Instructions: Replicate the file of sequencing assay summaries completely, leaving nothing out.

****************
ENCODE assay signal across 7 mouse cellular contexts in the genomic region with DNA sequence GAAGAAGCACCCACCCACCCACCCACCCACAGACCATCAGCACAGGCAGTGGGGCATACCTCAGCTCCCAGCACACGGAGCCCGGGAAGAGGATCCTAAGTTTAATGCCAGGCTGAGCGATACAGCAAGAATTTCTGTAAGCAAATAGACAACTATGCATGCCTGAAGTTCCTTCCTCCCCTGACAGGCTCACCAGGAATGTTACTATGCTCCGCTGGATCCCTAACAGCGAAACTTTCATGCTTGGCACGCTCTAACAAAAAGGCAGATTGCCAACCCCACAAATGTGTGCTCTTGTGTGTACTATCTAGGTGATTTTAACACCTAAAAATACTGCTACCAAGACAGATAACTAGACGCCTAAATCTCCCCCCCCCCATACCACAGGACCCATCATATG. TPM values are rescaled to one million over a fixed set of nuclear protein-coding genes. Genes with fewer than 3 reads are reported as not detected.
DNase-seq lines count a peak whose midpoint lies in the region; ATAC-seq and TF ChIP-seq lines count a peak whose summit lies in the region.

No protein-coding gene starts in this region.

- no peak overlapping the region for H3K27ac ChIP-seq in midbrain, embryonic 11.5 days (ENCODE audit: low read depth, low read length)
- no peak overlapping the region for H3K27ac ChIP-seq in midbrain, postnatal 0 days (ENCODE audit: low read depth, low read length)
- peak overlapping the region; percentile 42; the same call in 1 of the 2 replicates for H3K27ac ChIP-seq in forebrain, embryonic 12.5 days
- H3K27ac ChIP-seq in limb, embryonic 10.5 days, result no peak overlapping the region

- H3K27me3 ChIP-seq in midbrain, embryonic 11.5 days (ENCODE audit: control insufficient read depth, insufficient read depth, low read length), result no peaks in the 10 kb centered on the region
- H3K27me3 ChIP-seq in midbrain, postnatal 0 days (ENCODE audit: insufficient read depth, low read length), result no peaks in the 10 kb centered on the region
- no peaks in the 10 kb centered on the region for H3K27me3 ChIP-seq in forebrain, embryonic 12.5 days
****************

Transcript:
ENCODE assay signal across 7 mouse cellular contexts in the genomic region with DNA sequence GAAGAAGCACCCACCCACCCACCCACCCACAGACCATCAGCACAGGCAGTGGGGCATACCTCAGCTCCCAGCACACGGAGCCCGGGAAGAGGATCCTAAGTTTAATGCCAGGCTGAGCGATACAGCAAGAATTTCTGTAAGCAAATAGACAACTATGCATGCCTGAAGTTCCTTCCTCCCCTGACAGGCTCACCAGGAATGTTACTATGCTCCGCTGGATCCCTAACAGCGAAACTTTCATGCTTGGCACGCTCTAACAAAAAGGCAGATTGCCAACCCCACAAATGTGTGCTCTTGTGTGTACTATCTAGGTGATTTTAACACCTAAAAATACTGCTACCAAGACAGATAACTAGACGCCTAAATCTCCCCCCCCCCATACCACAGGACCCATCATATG. TPM values are rescaled to one million over a fixed set of nuclear protein-coding genes. Genes with fewer than 3 reads are reported as not detected.
DNase-seq lines count a peak whose midpoint lies in the region; ATAC-seq and TF ChIP-seq lines count a peak whose summit lies in the region.

No protein-coding gene starts in this region.

- no peak overlapping the region for H3K27ac ChIP-seq in midbrain, embryonic 11.5 days (ENCODE audit: low read depth, low read length)
- no peak overlapping the region for H3K27ac ChIP-seq in midbrain, postnatal 0 days (ENCODE audit: low read depth, low read length)
- peak overlapping the region; percentile 42; the same call in 1 of the 2 replicates for H3K27ac ChIP-seq in forebrain, embryonic 12.5 days
- H3K27ac ChIP-seq in limb, embryonic 10.5 days, result no peak overlapping the region

- H3K27me3 ChIP-seq in midbrain, embryonic 11.5 days (ENCODE audit: control insufficient read depth, insufficient read depth, low read length), result no peaks in the 10 kb centered on the region
- H3K27me3 ChIP-seq in midbrain, postnatal 0 days (ENCODE audit: insufficient read depth, low read length), result no peaks in the 10 kb centered on the region
- no peaks in the 10 kb centered on the region for H3K27me3 ChIP-seq in forebrain, embryonic 12.5 days